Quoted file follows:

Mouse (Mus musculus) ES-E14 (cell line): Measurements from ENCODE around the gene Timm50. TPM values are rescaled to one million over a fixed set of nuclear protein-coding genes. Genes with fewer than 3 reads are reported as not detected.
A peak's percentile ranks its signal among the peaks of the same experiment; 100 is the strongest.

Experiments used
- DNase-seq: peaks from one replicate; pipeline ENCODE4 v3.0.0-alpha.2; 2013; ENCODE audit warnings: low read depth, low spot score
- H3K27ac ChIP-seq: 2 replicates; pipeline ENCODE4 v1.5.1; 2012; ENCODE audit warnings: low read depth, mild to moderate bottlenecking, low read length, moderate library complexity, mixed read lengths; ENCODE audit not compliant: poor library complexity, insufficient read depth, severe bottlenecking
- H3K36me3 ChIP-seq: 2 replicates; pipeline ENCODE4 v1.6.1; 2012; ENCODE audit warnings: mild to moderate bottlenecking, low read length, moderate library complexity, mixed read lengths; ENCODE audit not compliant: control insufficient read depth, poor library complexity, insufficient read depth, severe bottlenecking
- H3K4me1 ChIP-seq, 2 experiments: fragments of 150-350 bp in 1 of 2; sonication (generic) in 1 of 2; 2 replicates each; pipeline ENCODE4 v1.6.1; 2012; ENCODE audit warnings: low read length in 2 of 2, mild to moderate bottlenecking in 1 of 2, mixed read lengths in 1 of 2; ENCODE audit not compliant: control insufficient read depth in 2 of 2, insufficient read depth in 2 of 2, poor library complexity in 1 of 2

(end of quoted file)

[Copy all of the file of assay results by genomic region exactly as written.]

Mouse (Mus musculus) ES-E14 (cell line): Measurements from ENCODE around the gene Timm50. TPM values are rescaled to one million over a fixed set of nuclear protein-coding genes. Genes with fewer than 3 reads are reported as not detected.
A peak's percentile ranks its signal among the peaks of the same experiment; 100 is the strongest.

Experiments used
- DNase-seq: peaks from one replicate; pipeline ENCODE4 v3.0.0-alpha.2; 2013; ENCODE audit warnings: low read depth, low spot score
- H3K27ac ChIP-seq: 2 replicates; pipeline ENCODE4 v1.5.1; 2012; ENCODE audit warnings: low read depth, mild to moderate bottlenecking, low read length, moderate library complexity, mixed read lengths; ENCODE audit not compliant: poor library complexity, insufficient read depth, severe bottlenecking
- H3K36me3 ChIP-seq: 2 replicates; pipeline ENCODE4 v1.6.1; 2012; ENCODE audit warnings: mild to moderate bottlenecking, low read length, moderate library complexity, mixed read lengths; ENCODE audit not compliant: control insufficient read depth, poor library complexity, insufficient read depth, severe bottlenecking
- H3K4me1 ChIP-seq, 2 experiments: fragments of 150-350 bp in 1 of 2; sonication (generic) in 1 of 2; 2 replicates each; pipeline ENCODE4 v1.6.1; 2012; ENCODE audit warnings: low read length in 2 of 2, mild to moderate bottlenecking in 1 of 2, mixed read lengths in 1 of 2; ENCODE audit not compliant: control insufficient read depth in 2 of 2, insufficient read depth in 2 of 2, poor library complexity in 1 of 2